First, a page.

Tales From the Borderlands: Episode Two
[Please note that Tales from the Borderlands is an episodic series. Purchasing the game grants you access to all episodes as they become available. Currently only the first and second episodes have been released.]
While I play and love a lot of video games, it's rare that I replay one, let alone several times in a five month period, so let that show you how much I loved TellTale Games' first installment of Tales from the Borderlands, which I played twice by myself and then again, forcing my husband to watch, so I would, theoretically, stop quoting it at him. (Without context, anyway.) Based on the wildly popular ultra-violent and ultra-hilarious shooter from Gearbox Software, the series follows Rhys, an employee for the villainous company Hyperion who gets tired of being jerked around but bites off more than he can chew when he tries to pull a fast one, and Fiona, a conwoman who's just trying to get by on the planet Hyperion has been ruining by taking care of her family the only way she knows how. As the series opens, we found Rhys and Fiona prisoners, each blaming the other, and we've since been treated to some very conflicting stories of who-ruined-everything-for-who as they recount the events leading them to now. At the start of the first episode, Rhys finds himself saddled with an apparently permanent new friend who has his own plans, while Fiona, after performing some experimental surgery, discovers something called the Gortys Project could mean big things for everyone... too bad she doesn't know what it is. With some of the funniest pitch-black humour around and exciting action sequences, Episode Two: Atlas Mugged breathes new life and depth into old characters and places, and delivers one of the best adventures around.
Like its predecessor, Atlas Mugged combines quick-time-events with classic point-and-click adventuring as you control both Fiona and Rhys. While there are a few puzzles you'll have to solve by knowing when and where to use or find the correct items you need to proceed, largely your goal is more to drive the story through your actions and decisions. Like all TellTale Games titles, there's an enormous emphasis placed on choice... it could be as small as deciding to thank someone for their help or as big as choosing between two locations, but there's a lot of it, and almost all of it has some impact on how the cast sees and reacts to one another. By now, most of the relationships you set in motion in the first installment are beginning to solidify, though there are still plenty of opportunities to change them. This can lead to some great character moments, such as the much-needed scenes between Fiona and her sister Sasha, but though the story and its cast develop significantly, more often the humor is at the forefront.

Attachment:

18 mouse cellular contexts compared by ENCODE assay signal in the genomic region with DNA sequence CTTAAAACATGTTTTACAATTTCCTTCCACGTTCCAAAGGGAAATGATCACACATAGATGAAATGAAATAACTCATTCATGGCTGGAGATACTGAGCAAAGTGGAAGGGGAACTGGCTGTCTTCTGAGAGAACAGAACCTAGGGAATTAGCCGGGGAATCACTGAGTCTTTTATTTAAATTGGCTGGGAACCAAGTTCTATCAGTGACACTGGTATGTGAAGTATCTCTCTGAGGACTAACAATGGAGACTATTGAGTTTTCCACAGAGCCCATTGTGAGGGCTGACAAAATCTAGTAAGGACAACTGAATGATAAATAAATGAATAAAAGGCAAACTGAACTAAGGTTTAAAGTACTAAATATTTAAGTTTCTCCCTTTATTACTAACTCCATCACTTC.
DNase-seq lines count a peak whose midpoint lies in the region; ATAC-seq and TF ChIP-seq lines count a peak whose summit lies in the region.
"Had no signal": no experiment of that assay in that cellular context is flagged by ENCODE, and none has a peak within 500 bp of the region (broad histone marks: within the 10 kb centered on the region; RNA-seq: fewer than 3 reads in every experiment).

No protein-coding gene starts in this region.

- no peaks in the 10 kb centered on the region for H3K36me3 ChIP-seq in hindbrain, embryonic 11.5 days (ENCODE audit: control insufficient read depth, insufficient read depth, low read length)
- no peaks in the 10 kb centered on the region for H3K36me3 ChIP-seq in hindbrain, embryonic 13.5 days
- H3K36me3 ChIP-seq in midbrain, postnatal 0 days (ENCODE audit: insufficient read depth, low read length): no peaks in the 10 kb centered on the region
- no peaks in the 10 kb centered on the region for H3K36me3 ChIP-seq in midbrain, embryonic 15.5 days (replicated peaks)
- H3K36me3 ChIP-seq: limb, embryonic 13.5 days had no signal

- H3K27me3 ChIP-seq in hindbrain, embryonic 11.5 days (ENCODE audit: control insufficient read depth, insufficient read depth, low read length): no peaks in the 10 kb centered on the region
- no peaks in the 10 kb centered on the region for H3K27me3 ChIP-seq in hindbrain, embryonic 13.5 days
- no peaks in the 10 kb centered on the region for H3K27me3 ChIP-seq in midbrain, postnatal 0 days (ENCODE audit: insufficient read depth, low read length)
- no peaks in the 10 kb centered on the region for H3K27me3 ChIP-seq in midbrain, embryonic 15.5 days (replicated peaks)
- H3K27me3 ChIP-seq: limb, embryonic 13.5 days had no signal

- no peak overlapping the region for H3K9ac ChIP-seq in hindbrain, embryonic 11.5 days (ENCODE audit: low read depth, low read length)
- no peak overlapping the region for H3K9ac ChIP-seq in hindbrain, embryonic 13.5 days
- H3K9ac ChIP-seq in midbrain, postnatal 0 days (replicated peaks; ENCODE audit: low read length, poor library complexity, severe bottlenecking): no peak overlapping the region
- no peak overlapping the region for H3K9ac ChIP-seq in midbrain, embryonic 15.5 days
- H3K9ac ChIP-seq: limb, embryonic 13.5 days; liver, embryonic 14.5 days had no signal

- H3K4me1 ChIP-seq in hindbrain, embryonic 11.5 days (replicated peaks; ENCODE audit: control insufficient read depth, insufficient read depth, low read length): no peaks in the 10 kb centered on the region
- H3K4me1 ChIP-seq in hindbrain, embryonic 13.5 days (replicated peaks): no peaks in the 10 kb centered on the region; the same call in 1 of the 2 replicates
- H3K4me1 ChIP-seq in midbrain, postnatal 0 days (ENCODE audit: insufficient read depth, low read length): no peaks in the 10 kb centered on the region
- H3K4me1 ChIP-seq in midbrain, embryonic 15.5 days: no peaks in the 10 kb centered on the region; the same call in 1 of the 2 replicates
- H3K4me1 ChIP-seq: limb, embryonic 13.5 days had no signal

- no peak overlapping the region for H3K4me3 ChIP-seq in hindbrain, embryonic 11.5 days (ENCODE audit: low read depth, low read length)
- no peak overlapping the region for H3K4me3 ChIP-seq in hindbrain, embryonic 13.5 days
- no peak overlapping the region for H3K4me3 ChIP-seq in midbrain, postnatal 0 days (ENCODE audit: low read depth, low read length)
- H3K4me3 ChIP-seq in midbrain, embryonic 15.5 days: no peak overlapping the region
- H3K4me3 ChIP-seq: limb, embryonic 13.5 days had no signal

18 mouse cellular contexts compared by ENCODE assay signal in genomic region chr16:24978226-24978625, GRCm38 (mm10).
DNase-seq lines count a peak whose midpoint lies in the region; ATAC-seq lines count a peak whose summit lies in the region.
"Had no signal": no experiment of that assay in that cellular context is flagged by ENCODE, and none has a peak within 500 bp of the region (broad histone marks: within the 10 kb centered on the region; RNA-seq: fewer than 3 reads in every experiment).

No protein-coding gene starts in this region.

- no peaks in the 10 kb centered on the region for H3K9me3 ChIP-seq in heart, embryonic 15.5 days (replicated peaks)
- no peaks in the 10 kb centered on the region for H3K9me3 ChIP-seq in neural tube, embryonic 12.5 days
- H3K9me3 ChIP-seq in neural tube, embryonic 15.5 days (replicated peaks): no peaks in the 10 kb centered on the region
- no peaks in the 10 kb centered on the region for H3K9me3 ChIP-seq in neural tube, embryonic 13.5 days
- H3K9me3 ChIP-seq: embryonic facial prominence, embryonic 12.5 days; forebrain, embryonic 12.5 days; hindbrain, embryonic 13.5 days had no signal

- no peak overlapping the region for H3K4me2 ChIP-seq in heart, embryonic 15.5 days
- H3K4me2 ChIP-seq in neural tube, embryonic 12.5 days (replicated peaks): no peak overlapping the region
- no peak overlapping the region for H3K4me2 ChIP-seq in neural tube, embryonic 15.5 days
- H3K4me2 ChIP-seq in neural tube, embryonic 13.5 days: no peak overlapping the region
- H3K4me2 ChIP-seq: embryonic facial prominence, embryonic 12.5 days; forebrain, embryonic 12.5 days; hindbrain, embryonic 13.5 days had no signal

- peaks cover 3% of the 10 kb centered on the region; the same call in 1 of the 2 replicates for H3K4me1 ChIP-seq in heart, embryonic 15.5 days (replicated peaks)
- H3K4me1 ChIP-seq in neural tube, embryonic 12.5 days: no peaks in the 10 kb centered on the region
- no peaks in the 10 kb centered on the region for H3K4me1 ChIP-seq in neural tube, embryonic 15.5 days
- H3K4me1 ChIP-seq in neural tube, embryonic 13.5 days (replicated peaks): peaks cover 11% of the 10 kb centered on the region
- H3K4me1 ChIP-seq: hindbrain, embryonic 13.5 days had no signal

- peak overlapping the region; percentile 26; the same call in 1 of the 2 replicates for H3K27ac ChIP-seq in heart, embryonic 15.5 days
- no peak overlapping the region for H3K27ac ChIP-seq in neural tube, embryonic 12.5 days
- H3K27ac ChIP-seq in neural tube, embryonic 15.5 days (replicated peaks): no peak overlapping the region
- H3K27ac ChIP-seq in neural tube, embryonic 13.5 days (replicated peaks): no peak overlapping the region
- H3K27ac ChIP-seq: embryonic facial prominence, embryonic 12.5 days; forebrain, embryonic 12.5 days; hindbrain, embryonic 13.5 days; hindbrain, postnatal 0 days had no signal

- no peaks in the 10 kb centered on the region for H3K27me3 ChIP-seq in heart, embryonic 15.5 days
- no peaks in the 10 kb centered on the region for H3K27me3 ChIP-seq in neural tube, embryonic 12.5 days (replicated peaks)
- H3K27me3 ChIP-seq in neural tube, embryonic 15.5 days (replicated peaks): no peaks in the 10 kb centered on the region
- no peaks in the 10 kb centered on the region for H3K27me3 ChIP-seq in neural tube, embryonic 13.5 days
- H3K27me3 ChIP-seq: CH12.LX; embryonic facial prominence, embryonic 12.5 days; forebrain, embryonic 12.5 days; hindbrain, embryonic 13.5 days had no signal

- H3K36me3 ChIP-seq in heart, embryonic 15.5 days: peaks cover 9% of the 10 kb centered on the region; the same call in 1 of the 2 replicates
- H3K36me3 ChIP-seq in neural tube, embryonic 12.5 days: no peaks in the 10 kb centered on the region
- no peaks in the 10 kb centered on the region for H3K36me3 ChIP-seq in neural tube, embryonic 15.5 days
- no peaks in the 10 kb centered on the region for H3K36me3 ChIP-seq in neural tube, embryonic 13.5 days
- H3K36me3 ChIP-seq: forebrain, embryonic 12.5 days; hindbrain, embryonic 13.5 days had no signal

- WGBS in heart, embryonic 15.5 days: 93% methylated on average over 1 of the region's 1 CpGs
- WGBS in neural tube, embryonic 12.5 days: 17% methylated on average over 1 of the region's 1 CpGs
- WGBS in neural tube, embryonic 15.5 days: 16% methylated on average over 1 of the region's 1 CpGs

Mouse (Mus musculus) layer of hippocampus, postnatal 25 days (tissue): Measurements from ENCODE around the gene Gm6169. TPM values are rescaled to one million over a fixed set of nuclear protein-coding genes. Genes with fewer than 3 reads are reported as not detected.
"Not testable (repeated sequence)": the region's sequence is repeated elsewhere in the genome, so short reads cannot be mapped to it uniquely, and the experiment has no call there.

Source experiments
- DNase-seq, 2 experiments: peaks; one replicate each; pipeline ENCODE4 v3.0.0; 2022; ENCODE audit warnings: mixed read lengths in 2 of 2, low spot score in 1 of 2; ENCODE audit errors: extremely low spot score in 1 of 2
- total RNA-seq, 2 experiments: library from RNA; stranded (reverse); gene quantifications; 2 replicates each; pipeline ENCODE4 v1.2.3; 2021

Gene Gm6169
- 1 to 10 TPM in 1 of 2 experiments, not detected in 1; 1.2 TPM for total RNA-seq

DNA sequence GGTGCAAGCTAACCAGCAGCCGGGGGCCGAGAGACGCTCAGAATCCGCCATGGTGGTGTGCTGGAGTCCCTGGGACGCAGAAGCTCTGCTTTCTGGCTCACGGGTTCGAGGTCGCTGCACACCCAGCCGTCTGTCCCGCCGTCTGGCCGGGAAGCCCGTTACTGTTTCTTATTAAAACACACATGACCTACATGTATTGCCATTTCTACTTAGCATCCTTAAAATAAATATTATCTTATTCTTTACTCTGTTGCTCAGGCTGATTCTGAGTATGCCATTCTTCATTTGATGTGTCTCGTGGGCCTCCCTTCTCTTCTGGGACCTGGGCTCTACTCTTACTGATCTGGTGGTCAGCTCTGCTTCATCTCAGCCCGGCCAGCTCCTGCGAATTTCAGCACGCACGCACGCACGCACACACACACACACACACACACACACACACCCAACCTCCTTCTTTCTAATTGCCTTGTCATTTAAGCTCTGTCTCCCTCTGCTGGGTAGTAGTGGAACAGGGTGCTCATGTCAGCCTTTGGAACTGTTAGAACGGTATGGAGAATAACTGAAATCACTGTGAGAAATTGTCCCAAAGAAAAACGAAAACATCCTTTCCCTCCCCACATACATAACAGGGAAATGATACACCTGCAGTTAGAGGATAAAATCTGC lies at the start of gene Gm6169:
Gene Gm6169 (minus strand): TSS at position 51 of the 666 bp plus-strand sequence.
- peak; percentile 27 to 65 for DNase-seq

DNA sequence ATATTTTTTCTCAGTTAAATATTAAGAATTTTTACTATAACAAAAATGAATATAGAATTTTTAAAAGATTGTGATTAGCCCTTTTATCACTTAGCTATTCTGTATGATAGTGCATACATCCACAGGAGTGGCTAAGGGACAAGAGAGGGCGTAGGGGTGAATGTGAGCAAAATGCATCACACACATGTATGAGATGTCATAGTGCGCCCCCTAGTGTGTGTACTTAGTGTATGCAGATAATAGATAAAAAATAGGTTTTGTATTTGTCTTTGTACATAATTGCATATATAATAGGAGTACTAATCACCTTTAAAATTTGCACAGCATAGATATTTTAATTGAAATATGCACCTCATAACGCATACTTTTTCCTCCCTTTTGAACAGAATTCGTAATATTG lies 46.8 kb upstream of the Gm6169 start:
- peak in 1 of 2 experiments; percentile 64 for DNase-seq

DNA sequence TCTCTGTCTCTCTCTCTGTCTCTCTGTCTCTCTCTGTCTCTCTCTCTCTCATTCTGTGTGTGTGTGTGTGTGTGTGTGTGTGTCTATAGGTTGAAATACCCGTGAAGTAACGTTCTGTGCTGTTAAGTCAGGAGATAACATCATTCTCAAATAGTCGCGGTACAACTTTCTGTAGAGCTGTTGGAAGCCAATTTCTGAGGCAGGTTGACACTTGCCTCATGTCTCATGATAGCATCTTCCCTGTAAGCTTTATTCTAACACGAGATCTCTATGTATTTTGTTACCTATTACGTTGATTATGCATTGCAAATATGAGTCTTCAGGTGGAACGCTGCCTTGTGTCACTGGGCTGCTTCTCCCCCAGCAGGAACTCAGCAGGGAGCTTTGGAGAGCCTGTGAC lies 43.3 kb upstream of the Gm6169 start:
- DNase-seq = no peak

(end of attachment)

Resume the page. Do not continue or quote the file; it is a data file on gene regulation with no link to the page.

While Episode One was definitely funny, Episode Two feels like its cranked the dial to eleven, so to speak. The comedic timing is perfect, thanks to some great expressions, a dose of what you might call the anti-buddy comedy, subtle and clever fourth-wall breaking, and some truly great bromance. Fiona, Sasha, Vaughn and Rhys cement their places as characters you love, seamlessly integrating into the Borderlands universe, and Patrick Warburton's Vasquez makes a great swaggering bully. Atlas Mugged has maybe some of the best dialogue I've ever heard in a game, a natural banter and charisma that feels realistic instead of scripted. It kept a grin on my face the entire time, though I was already dreading the end of it... the start of the episode quite frankly acknowledges and pokes fun at how long it's been since the first installment (five. months), but hopefully we don't need to revisit that joke for episode three.
Atlas Mugged does a better job of balancing its break-neck, QTE-driven action sequences with more relaxed exploration and dialogue scenes than its predecessor, though it must be said that some of the game's chapters flow better than others. While there are several great fights and chases to be seen, Tales from the Borderlands shines the most when you're dealing with the characters and their personalities, sort of like Garth Ennis' Preacher, so when the action dominates the plot doesn't move as much as it could. The game culminates in one heck of a cliff-hanger that very nearly feels anti-climactic given the way the scene is built up and then ends, and while it left me eager to see what would happen next, it also left me feeling like I do when the last few minutes of a TV show I've recorded get cut off. But, well, as the saying goes, "always leave them wanting more", and I definitely do want more, a lot more, and it's not necessarily because I feel like I was shortchanged. Tales From the Borderlands: Episode Two is brilliantly witty, laugh-out-loud funny, freaky, and weird in all the best possible ways. We've always known TellTale can make great, impactful stories, but through Tales From the Borderlands it feels like they're finally letting lose with all the appropriately inappropriate humour, wit, and craziness that's been reigned in dramatically in games like The Walking Dead, The Wolf Among Us, and Game of Thrones. Even if you're not a fan of the other shoot-em-up games, if you love comedy, adventure, and don't mind a few buckets of blood, Tales From the Borderlands should be on your shortlist of games to play.